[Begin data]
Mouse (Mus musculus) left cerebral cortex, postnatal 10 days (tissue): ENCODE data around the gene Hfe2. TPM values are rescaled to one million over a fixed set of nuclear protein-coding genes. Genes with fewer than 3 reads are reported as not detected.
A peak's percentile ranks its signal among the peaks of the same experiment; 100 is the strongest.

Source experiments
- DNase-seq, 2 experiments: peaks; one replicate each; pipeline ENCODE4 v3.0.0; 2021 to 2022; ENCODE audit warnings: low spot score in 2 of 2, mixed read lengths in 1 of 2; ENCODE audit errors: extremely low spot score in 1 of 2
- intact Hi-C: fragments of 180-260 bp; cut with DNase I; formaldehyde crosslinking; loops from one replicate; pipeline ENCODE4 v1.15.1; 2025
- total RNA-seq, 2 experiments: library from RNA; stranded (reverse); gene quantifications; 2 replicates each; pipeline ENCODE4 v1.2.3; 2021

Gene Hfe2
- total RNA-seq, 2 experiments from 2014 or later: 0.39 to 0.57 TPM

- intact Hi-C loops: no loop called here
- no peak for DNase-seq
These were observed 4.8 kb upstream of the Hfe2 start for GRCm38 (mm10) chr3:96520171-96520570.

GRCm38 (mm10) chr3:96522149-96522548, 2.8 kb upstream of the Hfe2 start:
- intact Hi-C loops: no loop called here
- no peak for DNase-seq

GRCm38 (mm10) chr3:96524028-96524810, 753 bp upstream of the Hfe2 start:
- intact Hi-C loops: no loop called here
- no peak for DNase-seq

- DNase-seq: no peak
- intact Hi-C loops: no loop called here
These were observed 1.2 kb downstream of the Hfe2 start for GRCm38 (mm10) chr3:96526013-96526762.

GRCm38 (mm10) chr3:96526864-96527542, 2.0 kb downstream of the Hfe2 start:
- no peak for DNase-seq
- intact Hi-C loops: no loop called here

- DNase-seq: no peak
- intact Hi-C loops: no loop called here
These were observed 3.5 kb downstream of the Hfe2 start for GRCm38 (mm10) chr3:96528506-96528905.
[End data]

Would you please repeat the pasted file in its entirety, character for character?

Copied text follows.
Mouse (Mus musculus) left cerebral cortex, postnatal 10 days (tissue): ENCODE data around the gene Hfe2. TPM values are rescaled to one million over a fixed set of nuclear protein-coding genes. Genes with fewer than 3 reads are reported as not detected.
A peak's percentile ranks its signal among the peaks of the same experiment; 100 is the strongest.

Source experiments
- DNase-seq, 2 experiments: peaks; one replicate each; pipeline ENCODE4 v3.0.0; 2021 to 2022; ENCODE audit warnings: low spot score in 2 of 2, mixed read lengths in 1 of 2; ENCODE audit errors: extremely low spot score in 1 of 2
- intact Hi-C: fragments of 180-260 bp; cut with DNase I; formaldehyde crosslinking; loops from one replicate; pipeline ENCODE4 v1.15.1; 2025
- total RNA-seq, 2 experiments: library from RNA; stranded (reverse); gene quantifications; 2 replicates each; pipeline ENCODE4 v1.2.3; 2021

Gene Hfe2
- total RNA-seq, 2 experiments from 2014 or later: 0.39 to 0.57 TPM

- intact Hi-C loops: no loop called here
- no peak for DNase-seq
These were observed 4.8 kb upstream of the Hfe2 start for GRCm38 (mm10) chr3:96520171-96520570.

GRCm38 (mm10) chr3:96522149-96522548, 2.8 kb upstream of the Hfe2 start:
- intact Hi-C loops: no loop called here
- no peak for DNase-seq

GRCm38 (mm10) chr3:96524028-96524810, 753 bp upstream of the Hfe2 start:
- intact Hi-C loops: no loop called here
- no peak for DNase-seq

- DNase-seq: no peak
- intact Hi-C loops: no loop called here
These were observed 1.2 kb downstream of the Hfe2 start for GRCm38 (mm10) chr3:96526013-96526762.

GRCm38 (mm10) chr3:96526864-96527542, 2.0 kb downstream of the Hfe2 start:
- no peak for DNase-seq
- intact Hi-C loops: no loop called here

- DNase-seq: no peak
- intact Hi-C loops: no loop called here
These were observed 3.5 kb downstream of the Hfe2 start for GRCm38 (mm10) chr3:96528506-96528905.